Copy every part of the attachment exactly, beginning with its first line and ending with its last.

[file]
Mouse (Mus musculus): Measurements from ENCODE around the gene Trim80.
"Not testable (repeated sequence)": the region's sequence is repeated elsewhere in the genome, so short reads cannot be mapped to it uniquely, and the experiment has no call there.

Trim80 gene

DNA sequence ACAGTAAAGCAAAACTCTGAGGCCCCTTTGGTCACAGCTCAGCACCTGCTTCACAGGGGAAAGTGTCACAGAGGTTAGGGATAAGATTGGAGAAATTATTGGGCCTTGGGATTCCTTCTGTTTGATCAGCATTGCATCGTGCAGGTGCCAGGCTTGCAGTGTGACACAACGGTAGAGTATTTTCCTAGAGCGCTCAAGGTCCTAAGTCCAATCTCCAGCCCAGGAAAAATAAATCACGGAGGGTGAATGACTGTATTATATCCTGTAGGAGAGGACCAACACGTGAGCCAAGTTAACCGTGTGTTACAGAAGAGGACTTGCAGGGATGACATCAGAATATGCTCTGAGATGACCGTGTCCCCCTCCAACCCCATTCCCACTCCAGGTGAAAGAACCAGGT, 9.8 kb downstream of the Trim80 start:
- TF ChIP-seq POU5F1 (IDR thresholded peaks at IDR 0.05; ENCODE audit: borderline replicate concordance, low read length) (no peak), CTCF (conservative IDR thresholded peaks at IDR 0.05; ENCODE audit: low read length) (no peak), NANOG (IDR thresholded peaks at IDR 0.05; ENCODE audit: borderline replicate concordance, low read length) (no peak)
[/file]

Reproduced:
Mouse (Mus musculus): Measurements from ENCODE around the gene Trim80.
"Not testable (repeated sequence)": the region's sequence is repeated elsewhere in the genome, so short reads cannot be mapped to it uniquely, and the experiment has no call there.

Trim80 gene

DNA sequence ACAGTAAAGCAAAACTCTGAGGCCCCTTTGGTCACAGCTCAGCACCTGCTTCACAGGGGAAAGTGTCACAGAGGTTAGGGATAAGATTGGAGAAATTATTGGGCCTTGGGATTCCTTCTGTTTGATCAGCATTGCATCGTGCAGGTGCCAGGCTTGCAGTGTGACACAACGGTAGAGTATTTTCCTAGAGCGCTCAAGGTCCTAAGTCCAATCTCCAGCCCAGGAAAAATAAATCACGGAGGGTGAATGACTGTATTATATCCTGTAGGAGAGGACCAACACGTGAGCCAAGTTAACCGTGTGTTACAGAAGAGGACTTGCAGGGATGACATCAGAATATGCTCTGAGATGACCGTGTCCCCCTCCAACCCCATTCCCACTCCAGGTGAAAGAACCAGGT, 9.8 kb downstream of the Trim80 start:
- TF ChIP-seq POU5F1 (IDR thresholded peaks at IDR 0.05; ENCODE audit: borderline replicate concordance, low read length) (no peak), CTCF (conservative IDR thresholded peaks at IDR 0.05; ENCODE audit: low read length) (no peak), NANOG (IDR thresholded peaks at IDR 0.05; ENCODE audit: borderline replicate concordance, low read length) (no peak)